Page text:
Speak the Names of Those Who Were Lost

Naming can dignify, disparage or even deny one’s social standing.

Days after the horrific attack on the Christchurch mosque in New Zealand, Prime Minister Jacinda Ardern spoke about the gunman to parliament:

He sought many things from his act of terror, but one was notoriety. And that is why you will never hear me mention his name. He is a terrorist. He is a criminal. He is an extremist. But he will, when I speak, be nameless. And, to others, I implore you: speak the names of those who were lost, rather than the name of the man who took them. He may have sought notoriety, but we in New Zealand will give him nothing. Not even his name.

Ardern’s pronouncement before parliament illustrates how naming is integrally linked with social practice while demonstrating what moral and political leadership looks like in a time of national crisis.

9/11 Memorial
Names of the deceased inscribed into the 9/11 Memorial at the site of the World Trade Center in New York City. Adam Hodges

Naming often figures into remembrance of the dead in a way that honors them. This can be seen at the Vietnam Veterans Memorial in Washington, DC, where it is practice for families of the deceased to create pencil rubbings of inscribed names and carry those names home to keep the individuals alive in memory. Likewise, the 9/11 Memorial in New York City features the names of those who died in the terrorist attacks on the World Trade Center. Whether one silently reads or speaks aloud those names, the speech acts invoke the individuals indexed by the names and fixes those lives into collective memory.

Anthropologists have long recognized the way naming practices symbolize one’s “social position” and “emphasize social relationships” (Evans-Pritchard 1964 [1948]). This is because, as Betsy Rymes (1996) notes, “Naming inevitably indexes an entire world of cultural associations.” Those associations derive from the social contexts in which the names are given and the social relationships they create or invoke. For example, in Paul Kroskrity’s (1993) ethnolinguistic study of the Arizona Tewa, he documents how “nicknames rise and fall with participation in more informal we-groups, or personal networks.” Naming practices can bring people into a community and establish social bonds.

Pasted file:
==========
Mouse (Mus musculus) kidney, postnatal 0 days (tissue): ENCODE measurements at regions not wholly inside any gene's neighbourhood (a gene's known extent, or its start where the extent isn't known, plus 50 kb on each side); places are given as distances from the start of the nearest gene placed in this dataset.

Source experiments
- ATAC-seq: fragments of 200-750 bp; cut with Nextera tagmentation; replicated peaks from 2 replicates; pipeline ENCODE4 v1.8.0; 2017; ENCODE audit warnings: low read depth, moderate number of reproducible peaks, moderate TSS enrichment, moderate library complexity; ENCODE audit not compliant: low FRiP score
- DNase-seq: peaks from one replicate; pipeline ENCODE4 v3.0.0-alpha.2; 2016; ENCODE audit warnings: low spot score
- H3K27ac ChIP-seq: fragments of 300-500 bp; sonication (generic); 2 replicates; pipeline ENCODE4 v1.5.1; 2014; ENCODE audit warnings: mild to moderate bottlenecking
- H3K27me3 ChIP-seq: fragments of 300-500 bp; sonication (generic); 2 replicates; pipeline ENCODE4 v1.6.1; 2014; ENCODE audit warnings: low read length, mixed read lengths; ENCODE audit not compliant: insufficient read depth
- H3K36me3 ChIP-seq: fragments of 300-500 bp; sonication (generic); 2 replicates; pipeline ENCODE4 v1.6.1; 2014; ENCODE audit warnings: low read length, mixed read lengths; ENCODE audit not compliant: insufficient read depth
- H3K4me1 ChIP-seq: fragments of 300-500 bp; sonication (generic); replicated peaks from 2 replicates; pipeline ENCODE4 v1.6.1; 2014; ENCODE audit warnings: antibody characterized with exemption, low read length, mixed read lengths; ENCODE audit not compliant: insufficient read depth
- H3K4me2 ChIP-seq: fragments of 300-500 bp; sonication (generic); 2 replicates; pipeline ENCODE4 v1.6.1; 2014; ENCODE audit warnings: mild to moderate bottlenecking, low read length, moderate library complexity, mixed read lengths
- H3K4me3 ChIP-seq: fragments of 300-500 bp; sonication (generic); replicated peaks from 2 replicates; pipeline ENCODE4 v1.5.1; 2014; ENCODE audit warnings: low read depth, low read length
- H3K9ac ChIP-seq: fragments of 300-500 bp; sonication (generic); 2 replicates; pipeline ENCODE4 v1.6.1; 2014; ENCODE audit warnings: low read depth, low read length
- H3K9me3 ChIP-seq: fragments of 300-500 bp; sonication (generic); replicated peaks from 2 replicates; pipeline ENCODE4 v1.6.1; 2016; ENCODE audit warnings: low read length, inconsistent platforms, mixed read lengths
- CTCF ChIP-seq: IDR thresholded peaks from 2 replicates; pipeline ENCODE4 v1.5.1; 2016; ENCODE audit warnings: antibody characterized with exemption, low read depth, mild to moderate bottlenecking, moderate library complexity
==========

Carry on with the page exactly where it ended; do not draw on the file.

President George W. Bush is well-known for the nicknames he bestowed on those around him during his time in the White House. Those casual references—for example, Big Time for Dick Cheney, Boy Genius for Karl Rove, High Prophet for Karen Hughes, and Rummy for Donald Rumsfeld—invoked affection and social closeness. He bestowed such nicknames on political allies and critics alike, including Bama and Rock for President Barack Obama, Ali for Senator Barbara Boxer, and Frazier for Senator Dianne Feinstein. Sometimes the nicknames were descriptive, as with journalist Maureen Dowd (“The Cobra”). Sometimes the nicknames were a play on the person’s birth name, as with M&M for Mary Matalin, Danny Boy for Dan Barlett, and Brownie for Michael Brown. But the overall sense was that these were terms of endearment that sought to close the social distance between the president and people within his orbit.

In contrast, the current president issues nicknames to denigrate and disparage. He fills his Twitter feed with insulting monikers to negatively brand those he perceives as threats to his power, including journalists (e.g., Mika Brzezinski, Joe Scarborough), political candidates who run against him (e.g., Ted Cruz, Jeb Bush, Hillary Clinton), and political leaders from either party critical of his actions (e.g., Bob Corker, Jeff Flake, Adam Schiff, Chuck Schumer, Maxine Waters). In these cases, the descriptive nicknames—often coined by throwing “lying” or “crazy” or “little” in front of the person’s given name—are hurled as put-downs rather than terms of endearment. The overall function is to tear others down while building himself up, increasing the social distance between him and those in his orbit.